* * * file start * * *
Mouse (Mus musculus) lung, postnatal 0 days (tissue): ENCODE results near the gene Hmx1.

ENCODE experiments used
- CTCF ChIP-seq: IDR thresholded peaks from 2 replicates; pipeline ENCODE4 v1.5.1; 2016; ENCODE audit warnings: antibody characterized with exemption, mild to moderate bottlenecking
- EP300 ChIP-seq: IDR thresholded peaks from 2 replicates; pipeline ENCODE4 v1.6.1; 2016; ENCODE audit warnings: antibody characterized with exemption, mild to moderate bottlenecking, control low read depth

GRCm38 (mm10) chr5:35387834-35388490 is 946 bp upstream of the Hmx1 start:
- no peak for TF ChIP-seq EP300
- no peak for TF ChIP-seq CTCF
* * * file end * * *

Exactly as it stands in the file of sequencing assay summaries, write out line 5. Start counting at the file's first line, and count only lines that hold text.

GRCm38 (mm10) chr5:35387834-35388490 is 946 bp upstream of the Hmx1 start: